It was 1972 P.M. (Pre-Minivan), at least a decade before Lee Iacocca developed what would become the catalyst of many a midlife crisis. My father was in the driver’s seat after picking up the green behemoth from the dealership earlier that day. We didn’t have a lot of money, my father was a lieutenant in the NYPD’s Tactical Patrol Unit and there were four of us Dowd kids, so the purchase of our first new car ever was understandably quite the event. Dad was very proud of his Irish heritage and that pride was reflected in his color selection for The Van. I, however, didn’t share in his belief that our County Sligo roots should be represented by what I thought looked like a big, rolling, ball of snot.
     As if The Van’s color wasn’t distinguishing enough, my father had thought it prudent to add our last name to the driver’s and passenger’s side doors, using those lovely gold and black stick-on letters, ubiquitous to rural neighborhood mailboxes, but not exactly common on motor vehicles in Queens. I’m still not sure why he did it. Maybe it was to make it easier to differentiate ours from all the other Kelly green Dodge Sportsman vans one found in Richmond Hill, Queens, in the early seventies, but as I stood outside my elementary school on the verge of entering junior high school and looking puberty square in the acne-prone face, I was sure it was to embarrass the hell out of me and make my life miserable.
     Much like me at that moment, The Van had no options, and my father had to reach across the passenger seat to roll down the window and call me over. Apparently, he thought I’d have trouble locating my ride home among the other sedately-hued sedans and station wagons that lined the curb. Head bowed, I made a run for it, and immediately ducked down below window level once I got in and slammed the door behind me. With no carpeting, floor mats, or interior coverage of any kind to absorb the resulting noise, my actions produced a wave of sound and self-consciousness within that steel cylinder that resonates to this day.
     Okay, maybe I’m being a little dramatic, but The Van made quite the impression. I couldn’t prove it, but for the longest time I was positive The Van was the reason I didn’t have a date until I was a senior in high school. We were the Richmond Hillbillies, sans moonshine still and rocking chair, both of which I’m sure my father would have loved to bring along on his ecto-urban excursions if he could have found the room.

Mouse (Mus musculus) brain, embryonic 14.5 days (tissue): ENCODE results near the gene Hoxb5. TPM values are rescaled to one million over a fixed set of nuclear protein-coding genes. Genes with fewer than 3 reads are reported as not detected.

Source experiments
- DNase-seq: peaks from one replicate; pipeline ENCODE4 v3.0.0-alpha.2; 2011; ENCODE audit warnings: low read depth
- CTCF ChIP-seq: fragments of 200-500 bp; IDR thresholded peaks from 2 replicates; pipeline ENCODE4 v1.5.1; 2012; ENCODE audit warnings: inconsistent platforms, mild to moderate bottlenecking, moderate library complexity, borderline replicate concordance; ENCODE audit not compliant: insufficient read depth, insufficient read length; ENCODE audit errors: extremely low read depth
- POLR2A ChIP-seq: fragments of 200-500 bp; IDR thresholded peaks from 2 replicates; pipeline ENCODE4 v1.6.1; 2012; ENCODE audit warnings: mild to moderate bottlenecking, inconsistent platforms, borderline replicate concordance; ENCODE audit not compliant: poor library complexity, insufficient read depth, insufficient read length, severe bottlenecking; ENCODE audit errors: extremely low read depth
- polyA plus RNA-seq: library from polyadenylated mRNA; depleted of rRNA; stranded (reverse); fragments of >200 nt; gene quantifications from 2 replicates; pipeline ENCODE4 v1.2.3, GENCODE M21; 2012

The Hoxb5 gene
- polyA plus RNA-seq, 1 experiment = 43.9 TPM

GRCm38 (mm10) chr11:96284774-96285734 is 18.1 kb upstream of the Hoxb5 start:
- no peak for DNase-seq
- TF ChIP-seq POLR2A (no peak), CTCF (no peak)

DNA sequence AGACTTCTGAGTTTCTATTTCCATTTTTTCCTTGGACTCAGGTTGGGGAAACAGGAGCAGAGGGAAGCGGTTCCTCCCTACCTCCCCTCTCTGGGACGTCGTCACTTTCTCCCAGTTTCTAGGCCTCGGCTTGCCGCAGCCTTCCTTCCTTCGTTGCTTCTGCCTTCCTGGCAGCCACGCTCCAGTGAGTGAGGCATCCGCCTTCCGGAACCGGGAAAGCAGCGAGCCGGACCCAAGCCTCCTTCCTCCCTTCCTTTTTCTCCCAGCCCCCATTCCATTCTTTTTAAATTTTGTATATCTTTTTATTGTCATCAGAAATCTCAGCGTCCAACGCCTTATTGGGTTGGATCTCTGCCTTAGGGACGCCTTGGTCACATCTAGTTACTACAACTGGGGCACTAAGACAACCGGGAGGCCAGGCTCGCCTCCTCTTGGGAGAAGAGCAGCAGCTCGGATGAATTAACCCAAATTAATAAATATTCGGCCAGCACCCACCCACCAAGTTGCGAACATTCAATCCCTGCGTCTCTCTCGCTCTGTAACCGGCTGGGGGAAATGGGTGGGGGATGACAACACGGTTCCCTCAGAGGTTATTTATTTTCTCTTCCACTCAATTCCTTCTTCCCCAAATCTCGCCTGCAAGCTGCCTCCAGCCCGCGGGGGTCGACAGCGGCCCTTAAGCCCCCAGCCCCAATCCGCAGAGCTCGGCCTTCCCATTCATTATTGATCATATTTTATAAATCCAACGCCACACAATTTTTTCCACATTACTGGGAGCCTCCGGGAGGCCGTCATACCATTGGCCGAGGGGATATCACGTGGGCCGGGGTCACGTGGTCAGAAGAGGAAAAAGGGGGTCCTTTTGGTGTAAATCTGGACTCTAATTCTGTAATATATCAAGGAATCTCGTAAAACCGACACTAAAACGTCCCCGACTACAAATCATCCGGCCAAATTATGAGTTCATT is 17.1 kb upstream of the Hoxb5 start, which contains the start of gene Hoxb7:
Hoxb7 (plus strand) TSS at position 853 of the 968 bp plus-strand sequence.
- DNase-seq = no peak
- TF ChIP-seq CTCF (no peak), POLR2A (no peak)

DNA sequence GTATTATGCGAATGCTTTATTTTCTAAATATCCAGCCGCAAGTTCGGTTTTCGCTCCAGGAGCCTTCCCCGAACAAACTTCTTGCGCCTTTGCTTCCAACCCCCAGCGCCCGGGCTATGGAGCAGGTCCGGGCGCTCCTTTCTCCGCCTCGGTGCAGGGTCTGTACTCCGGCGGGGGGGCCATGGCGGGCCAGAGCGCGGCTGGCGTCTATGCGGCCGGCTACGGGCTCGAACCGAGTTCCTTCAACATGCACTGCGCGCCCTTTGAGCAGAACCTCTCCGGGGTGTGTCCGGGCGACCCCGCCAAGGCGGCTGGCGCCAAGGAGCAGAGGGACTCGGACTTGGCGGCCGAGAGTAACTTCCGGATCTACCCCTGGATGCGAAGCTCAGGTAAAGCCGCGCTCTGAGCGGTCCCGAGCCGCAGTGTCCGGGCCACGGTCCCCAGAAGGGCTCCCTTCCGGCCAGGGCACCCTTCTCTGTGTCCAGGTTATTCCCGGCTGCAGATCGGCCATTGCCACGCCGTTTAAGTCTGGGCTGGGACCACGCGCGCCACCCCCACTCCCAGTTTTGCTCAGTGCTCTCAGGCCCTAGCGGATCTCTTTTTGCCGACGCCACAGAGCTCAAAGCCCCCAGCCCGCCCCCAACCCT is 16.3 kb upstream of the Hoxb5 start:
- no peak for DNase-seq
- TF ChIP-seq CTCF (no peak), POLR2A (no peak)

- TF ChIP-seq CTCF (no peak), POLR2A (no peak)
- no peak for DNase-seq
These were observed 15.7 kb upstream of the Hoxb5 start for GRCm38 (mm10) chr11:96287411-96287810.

Eventually Dad “finished” the interior with lovely particle board paneling; the thin, faux wood-grained segments, screwed in place on The Van’s side and back doors, reminiscent of Mike Brady’s den. Afflicted with adult ADD, my father either lost interest in the project or couldn’t figure out how to attach said panels to the ceiling without piercing the roof and turning The Van into a colander, so that’s how the van’s interior remained: an ode to a campy 1970s sitcom.
     No amount of refinishing could alter the placement of the engine, though, which sat between the driver’s and front passenger’s seats like so much gas-powered headland. I guess the Dodge engineers had yet to figure out that whole “force versus object” thing, because any frontal collision could have sent the plastic-hooded peninsula hurtling backwards, through two bench seats and the four children occupying them. And since the use of seatbelts was mere suggestion, their buckles and straps eventually disappeared into the seats’ sticky depths.
     The Van played a major role in every Dowd vacation following its purchase, and would be part of our family until I was out of college. We traveled en masse, the six of us “making good time” as my dad would say, by rising before dawn and hitting the road with us kids in our pajamas until we reached the first roadside rest stop, where we would change and have breakfast. These stops weren’t the monuments to modernity you now find along the interstate, and often consisted of a group of weathered picnic tables decorated by the local avian contingent, an anorectic brochure rack, and an outbuilding with a few utilitarian restrooms.